BRAVE LIKE ME

The ache and loneliness felt when missing a family member on deployment comes through in this photo essay about children of military and government personnel.

Kerley gives voice to the children’s emotions, as they express fear, resolve to stay positive and strong, and love through simple personal statements matched by crisp, compelling color photography of ethnically diverse service members and their families. For example, “We spend lots of time together…until the day we have to say goodbye” accompanies a full-bleed double-page photo of a white mom and dad in military fatigues, each with a child on a lap on a playground swing. Farewell scenes of a white dad kissing a toddler and a black mom hugging a preteen highlight smiling faces. “Dad gives me a huge kiss. / Mom wraps me up in a hug big enough to last the whole time she’s away.” But the reality is clear as a young, light-skinned girl looks out a window with hands against the pane, thinking: “And then they’re gone. The house is too empty. Who is going to take care of me?” Key words or phrases—far away, sad, safe, happy, proud of me—emphasize the children’s concerns with larger, boldface black lettering within the text. A key to the locations where each photo was taken, notes on coping, the missions of the military, and a list of resources round out this attractively designed publication.

Heartfelt and necessary. (Picture book. 4-8)

Pub Date: April 12, 2016

ISBN: 978-1-4263-2360-7

Page Count: 48

Publisher: National Geographic

Review Posted Online: Feb. 2, 2016

Kirkus Reviews Issue: Feb. 15, 2016

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A sweet, soft conversation starter and a charming gift.

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BECAUSE I HAD A TEACHER

A paean to teachers and their surrogates everywhere.

This gentle ode to a teacher’s skill at inspiring, encouraging, and being a role model is spoken, presumably, from a child’s viewpoint. However, the voice could equally be that of an adult, because who can’t look back upon teachers or other early mentors who gave of themselves and offered their pupils so much? Indeed, some of the self-aware, self-assured expressions herein seem perhaps more realistic as uttered from one who’s already grown. Alternatively, readers won’t fail to note that this small book, illustrated with gentle soy-ink drawings and featuring an adult-child bear duo engaged in various sedentary and lively pursuits, could just as easily be about human parent- (or grandparent-) child pairs: some of the softly colored illustrations depict scenarios that are more likely to occur within a home and/or other family-oriented setting. Makes sense: aren’t parents and other close family members children’s first teachers? This duality suggests that the book might be best shared one-on-one between a nostalgic adult and a child who’s developed some self-confidence, having learned a thing or two from a parent, grandparent, older relative, or classroom instructor.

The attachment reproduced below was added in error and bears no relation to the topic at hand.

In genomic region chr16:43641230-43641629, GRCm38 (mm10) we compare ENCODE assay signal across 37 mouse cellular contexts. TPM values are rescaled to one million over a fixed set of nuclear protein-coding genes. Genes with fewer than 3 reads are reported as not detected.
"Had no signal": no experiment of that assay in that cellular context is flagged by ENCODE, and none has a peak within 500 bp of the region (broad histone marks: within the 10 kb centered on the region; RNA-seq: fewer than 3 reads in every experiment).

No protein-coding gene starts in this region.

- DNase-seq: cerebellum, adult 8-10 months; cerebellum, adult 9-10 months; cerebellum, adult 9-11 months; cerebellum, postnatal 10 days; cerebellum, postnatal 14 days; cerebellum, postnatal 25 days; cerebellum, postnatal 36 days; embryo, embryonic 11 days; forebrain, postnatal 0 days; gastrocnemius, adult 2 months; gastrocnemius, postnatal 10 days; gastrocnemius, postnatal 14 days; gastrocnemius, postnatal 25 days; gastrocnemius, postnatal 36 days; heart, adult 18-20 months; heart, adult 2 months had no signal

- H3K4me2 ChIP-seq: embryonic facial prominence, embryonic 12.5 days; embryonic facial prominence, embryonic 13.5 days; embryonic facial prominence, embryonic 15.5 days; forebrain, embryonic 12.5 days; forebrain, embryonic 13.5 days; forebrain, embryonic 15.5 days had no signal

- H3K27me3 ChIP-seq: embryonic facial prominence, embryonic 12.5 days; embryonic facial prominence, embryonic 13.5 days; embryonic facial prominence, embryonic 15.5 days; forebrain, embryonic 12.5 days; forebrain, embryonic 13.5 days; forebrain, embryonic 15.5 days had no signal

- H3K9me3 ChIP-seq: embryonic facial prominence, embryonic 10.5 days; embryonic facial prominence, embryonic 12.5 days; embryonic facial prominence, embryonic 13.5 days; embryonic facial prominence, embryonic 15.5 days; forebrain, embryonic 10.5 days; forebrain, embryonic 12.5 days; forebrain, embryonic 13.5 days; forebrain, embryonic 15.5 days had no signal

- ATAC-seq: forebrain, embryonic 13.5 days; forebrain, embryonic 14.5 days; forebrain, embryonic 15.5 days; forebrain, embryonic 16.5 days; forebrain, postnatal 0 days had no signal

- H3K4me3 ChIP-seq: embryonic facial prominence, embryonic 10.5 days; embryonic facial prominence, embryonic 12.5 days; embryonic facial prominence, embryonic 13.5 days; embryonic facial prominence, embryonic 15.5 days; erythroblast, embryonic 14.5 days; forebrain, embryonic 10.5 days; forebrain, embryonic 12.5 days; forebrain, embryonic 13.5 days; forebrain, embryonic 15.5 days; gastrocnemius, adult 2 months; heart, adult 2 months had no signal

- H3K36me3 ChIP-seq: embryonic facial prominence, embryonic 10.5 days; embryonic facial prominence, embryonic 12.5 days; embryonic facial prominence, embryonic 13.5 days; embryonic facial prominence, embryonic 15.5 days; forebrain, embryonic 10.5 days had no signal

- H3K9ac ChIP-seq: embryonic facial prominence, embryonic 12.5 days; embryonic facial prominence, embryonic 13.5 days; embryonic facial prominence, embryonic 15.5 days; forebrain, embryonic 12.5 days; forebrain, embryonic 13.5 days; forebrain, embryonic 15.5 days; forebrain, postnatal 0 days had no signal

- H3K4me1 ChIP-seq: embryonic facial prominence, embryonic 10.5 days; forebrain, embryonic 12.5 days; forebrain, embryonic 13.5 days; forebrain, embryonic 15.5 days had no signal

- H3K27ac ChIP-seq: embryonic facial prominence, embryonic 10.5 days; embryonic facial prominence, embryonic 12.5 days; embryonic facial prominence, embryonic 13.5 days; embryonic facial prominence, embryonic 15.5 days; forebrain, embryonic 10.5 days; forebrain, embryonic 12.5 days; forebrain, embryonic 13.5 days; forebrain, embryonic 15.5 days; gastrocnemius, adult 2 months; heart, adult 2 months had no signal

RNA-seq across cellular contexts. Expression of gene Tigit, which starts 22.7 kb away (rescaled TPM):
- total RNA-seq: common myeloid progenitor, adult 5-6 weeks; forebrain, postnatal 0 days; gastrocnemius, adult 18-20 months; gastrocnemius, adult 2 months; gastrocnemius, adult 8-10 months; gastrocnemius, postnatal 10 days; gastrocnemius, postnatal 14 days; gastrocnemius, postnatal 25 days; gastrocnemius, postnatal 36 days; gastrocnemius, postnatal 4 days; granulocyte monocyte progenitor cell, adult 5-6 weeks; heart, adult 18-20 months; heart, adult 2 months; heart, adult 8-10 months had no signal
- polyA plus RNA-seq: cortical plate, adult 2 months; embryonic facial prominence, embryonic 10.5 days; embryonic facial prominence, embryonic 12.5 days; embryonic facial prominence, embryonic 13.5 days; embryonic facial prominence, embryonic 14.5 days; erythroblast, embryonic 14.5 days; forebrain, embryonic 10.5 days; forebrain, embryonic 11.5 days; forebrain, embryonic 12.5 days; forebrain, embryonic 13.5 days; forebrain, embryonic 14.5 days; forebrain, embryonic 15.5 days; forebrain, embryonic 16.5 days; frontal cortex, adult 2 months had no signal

A sweet, soft conversation starter and a charming gift. (Picture book. 4-7)

Pub Date: March 1, 2017

ISBN: 978-1-943200-08-5

Page Count: 32

Publisher: Compendium

Review Posted Online: Dec. 14, 2016

Kirkus Reviews Issue: Jan. 1, 2017

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Visually accomplished but marred by stereotypical cultural depictions.

HOME

Ellis, known for her illustrations for Colin Meloy’s Wildwood series, here riffs on the concept of “home.”

Shifting among homes mundane and speculative, contemporary and not, Ellis begins and ends with views of her own home and a peek into her studio. She highlights palaces and mansions, but she also takes readers to animal homes and a certain famously folkloric shoe (whose iconic Old Woman manages a passel of multiethnic kids absorbed in daring games). One spread showcases “some folks” who “live on the road”; a band unloads its tour bus in front of a theater marquee. Ellis’ compelling ink and gouache paintings, in a palette of blue-grays, sepia and brick red, depict scenes ranging from mythical, underwater Atlantis to a distant moonscape. Another spread, depicting a garden and large building under connected, transparent domes, invites readers to wonder: “Who in the world lives here? / And why?” (Earth is seen as a distant blue marble.) Some of Ellis’ chosen depictions, oddly juxtaposed and stripped of any historical or cultural context due to the stylized design and spare text, become stereotypical. “Some homes are boats. / Some homes are wigwams.” A sailing ship’s crew seems poised to land near a trio of men clad in breechcloths—otherwise unidentified and unremarked upon.

Visually accomplished but marred by stereotypical cultural depictions. (Picture book. 4-8)

Pub Date: Feb. 24, 2015

ISBN: 978-0-7636-6529-6

Page Count: 40

Publisher: Candlewick

Review Posted Online: Nov. 18, 2014

Kirkus Reviews Issue: Dec. 1, 2014

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